I don’t care if I spoil it: you cannot call a movie Happy Days and change the characters to make them all…well…miserable. It’s as if Lucifer himself decided to retell the tale. This movie is the tale of a 1950s American family pushed through a dark prism and dropped, broken and bleeding into 2016.
Howard Cunningham is no longer a lovely curmudgeon with a heart of gold; he’s a hard drinking chain smoker who’s lost his hardware store in the economic downturn and hasn’t picked himself back up yet. Marion Cunningham, once the most saintly mother on television since Barbara Billingsly played Mrs. Cleaver, was now a cougar working days at the local casino and nights in the bars picking him men. Joanie is an emo kid with a meth addiction and a habit of cutting herself. And Richie…poor Richie has been transformed into a bright teenager who is a closet homosexual who has trouble relating to the world around him.
And the Fonz? He still wears leather. And rides a motorcycle. He’s still a mechanic and still watches out for Richie. He swings both ways, being too cool for just one sex, and instead of frequenting the local burger joint he’s a staple at the raunchiest gay bar on the seedy side of Milwaukee…the Manhole.
It feels so wrong. So very wrong. So very, very wrong…to me.
And here’s the rub: the story being told in this movie, while less comfortable, might just be more relevant. The characters are drawn from more real life sources than they were before. The problems are more dire, and closer to home. It is, sadly, a more honest reflection than the original series ever was.
I wonder two things: do people want their entertainment to be a reflection of the troublesome world around them, or do they want to escape into a pretty whitewashed fantasy? When I was a kid, we wanted the latter; today, with the supremacy of reality television and cop dramas, people seem to want the latter.
Yeah…I know I sound like an old man, and I might feel differently about this film if it were the same story with a different title and different character names. Yes, I see what the writers were trying to do, and perhaps I would have thought it was clever if the original series had not been such a hallowed part of my childhood. But they do, and it was, and I think the movie is crap. Do not go see it.
And get off my lawn.
Little House on the Prairie
Originally, this series aired in the 1970’s and was based on the stories of Laura Ingalls Wilder, a schoolteacher and author who's family were some of the original settlers in the Kansas territories in the early 1800’s. Like Happy Days, this was family-friendly entertainment suitable for prime time. And like Happy Days, it ran for a long time, and when it went off the air, it was missed.
No one has touched the franchise since…wholesome family entertainment doesn’t have much of a shelf life in these more cynical and enlightened days. Regardless, the story of pioneers facing challenges could still be compelling if handled properly. Leave it to someone like J.J. Abrams to manage to take the raw material provided by the show and turn it into something compelling.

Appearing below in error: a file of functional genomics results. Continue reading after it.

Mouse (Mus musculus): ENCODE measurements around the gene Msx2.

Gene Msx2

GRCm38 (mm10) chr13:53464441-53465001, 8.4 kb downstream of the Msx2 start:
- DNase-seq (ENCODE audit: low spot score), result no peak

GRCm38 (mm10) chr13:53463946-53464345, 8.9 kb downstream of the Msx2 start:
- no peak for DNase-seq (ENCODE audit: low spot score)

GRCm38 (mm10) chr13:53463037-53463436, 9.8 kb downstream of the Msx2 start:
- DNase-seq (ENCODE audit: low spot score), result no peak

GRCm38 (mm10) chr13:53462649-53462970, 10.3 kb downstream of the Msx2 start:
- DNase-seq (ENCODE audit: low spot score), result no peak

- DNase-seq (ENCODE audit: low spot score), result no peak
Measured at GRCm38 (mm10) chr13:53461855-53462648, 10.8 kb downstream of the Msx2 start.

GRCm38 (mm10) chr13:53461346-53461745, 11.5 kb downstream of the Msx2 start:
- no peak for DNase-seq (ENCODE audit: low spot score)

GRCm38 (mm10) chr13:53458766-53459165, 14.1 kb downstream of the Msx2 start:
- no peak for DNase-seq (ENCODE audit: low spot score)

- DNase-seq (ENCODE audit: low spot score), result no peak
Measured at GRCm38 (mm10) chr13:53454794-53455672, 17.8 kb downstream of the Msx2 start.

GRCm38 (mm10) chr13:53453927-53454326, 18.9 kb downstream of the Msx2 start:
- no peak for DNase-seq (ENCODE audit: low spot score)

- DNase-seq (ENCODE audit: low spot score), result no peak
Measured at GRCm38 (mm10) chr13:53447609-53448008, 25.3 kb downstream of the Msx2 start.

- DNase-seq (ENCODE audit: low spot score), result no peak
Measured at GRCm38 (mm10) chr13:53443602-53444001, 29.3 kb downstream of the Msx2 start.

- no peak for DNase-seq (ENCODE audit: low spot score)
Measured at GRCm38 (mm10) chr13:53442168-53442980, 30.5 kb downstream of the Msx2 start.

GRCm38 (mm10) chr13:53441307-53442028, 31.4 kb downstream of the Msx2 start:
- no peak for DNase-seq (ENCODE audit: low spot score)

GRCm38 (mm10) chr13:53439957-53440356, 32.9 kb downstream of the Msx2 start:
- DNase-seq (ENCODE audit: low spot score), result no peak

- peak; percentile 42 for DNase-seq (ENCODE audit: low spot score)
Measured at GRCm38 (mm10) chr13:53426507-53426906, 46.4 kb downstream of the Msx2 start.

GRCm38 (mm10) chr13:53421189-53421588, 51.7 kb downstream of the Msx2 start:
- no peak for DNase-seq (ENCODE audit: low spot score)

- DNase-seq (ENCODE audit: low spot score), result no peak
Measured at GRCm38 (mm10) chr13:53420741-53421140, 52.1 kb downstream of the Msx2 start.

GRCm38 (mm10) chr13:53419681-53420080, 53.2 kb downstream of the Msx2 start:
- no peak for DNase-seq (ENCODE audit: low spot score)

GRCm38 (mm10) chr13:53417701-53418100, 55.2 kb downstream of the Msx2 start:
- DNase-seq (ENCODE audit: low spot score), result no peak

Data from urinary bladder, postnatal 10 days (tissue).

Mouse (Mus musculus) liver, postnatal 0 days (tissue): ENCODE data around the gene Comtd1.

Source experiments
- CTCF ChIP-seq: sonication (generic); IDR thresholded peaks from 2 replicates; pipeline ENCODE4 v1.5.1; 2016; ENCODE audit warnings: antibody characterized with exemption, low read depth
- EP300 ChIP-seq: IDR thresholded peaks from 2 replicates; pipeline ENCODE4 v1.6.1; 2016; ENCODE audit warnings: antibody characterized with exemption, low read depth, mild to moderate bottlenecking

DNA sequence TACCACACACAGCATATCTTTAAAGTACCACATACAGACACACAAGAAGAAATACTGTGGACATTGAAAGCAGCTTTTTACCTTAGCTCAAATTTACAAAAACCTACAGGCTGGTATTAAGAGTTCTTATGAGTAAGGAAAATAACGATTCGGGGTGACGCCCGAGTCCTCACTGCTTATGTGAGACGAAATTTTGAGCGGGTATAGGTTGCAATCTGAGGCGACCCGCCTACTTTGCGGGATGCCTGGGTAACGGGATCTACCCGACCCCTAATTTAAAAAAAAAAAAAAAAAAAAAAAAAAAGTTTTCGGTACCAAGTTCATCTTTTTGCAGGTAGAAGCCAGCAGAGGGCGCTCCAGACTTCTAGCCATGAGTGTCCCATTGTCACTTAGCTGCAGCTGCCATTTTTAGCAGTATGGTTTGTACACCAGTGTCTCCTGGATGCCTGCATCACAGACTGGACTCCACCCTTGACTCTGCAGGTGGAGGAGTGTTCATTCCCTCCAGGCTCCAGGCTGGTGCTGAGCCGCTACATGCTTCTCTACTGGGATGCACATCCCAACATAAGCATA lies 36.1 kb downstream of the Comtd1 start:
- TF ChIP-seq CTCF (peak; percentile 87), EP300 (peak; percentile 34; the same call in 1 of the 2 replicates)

In the new movie, the Ingalls family is still a pioneer family, but they are on a whole new world…Mars. The year is 2308, and the surface of Mars has been terraformed and made suitable for human habitation. Charles Ingalls, a professor of history, and his wife Caroline, a botanist, apply and are selected to be one of the first families to settle this new world. They take their daughters Mary, Laura, and Carrie with them into the biodome.
Abrams and his team do a surprisingly good job of telling the tale of moving and working on a new planet through the eyes of an eleven year old girl. There is drama, there is adventure, but the writers do not shy away from sentiment. This is a refreshing turn, especially after reflecting on the Happy Days movie. The Ingalls family is close-knit and truly love one another. Charles is smart, wise, and hard working. Caroline is caring, resourceful, and clever. The characters are drawn simply and without deep-seated flaws, but in this context, it works.
Science fiction? Yes…but the story has less to do with technology and more about the human factor, about the things that hold us together and make us better people. The message is clear, that families are good, that they give us strength, and that when we are all alone, the only people you can really count on share your same bloodline.
And there we have it…three movies covering a narrow arc of the circle which is the life of a family. As much as I love to bring the snark, it is hard to do when speaking of family…except when I see writers who think that cynicism is wit, who use irony like a blunt instrument instead of a precision instrument.
That’s it for this month. Until next time…take a little time. Call your folks. It’s probably been too long.